And the bells were ringing wet
    The bumble bees were making bums
    And smoking cigarettes
    A man went in a stable
    And came out a little hoarse
    He jumped upon his golfstick
    And rode all around the course

    While the organ peeled potatoes
    Lard was rendered by the choir
    The sexton rang a dish-rag (official who maintains a church)
    Someone set the church on fire
    Holy smokes the preacher shouted
    In the rain he lost his hair
    Now his head resembles heaven
    Cause there sin’t no partin’ there.

    it was midnight on the ocean
    Not a horsecart was in sight
    I went into a drugstore
    To get myself a light
    The man behind the counter
    Was a lady old and gray
    Who used to peddle shoestrings
    On the road to Mandalay

    My husband’s dead the lady said
    Her eyes were dry with tears
    She put her head between her feet
    And stood that way for years
    Her children six were orphans
    Except one tiny tot
    Who lived in a house across the street
    Above a vacant lot

    It was evening and the sunrise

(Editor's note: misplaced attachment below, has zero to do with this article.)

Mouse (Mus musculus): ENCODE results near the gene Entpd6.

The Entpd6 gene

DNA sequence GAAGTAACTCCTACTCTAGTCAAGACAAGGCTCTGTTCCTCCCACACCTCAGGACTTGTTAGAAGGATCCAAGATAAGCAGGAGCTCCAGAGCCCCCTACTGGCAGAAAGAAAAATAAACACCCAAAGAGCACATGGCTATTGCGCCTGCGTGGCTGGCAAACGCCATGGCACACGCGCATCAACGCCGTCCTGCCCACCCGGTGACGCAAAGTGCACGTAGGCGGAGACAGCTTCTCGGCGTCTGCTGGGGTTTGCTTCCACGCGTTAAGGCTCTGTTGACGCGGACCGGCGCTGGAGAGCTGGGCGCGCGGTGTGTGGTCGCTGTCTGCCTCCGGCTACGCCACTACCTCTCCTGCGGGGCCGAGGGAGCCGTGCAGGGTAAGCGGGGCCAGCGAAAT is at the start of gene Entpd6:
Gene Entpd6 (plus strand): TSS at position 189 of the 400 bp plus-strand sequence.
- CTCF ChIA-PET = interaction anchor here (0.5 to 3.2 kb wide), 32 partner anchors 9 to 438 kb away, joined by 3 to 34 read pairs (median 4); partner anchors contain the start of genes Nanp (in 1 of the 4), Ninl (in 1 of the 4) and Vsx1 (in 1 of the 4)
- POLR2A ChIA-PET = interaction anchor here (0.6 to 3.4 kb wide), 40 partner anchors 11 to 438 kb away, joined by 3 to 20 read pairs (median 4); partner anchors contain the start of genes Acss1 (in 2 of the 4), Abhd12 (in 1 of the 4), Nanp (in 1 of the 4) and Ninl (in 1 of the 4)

was just setting in the west;
    And the fishes in the treetops
    were all cuddled in their nests.
    As the wind was blowing bubbles,
    lightning shot from left to right;
    Everything that you could see
    had been hidden out of sight

    As I gazed through the oaken door
    A whale went drifting by
    It’s six legs hanging in the air
    So I kissed her goodbye.
    This story has a moral
    As you can plainly see
    Don’t mix your gin with whiskey
    On the deep and dark blue sea.

  • Reply
    US Marine
    February 5, 2020 at 5:28 am

    My Dad taught me this poem in the 70’s and I recited it goofing around with my wife. She was raised in California and had never heard it before. Must be that fine education out there in the land of milk and honey. Thanks to everyone for sharing their memories of how they learned it and where they’re from. Very interesting to see the different variations.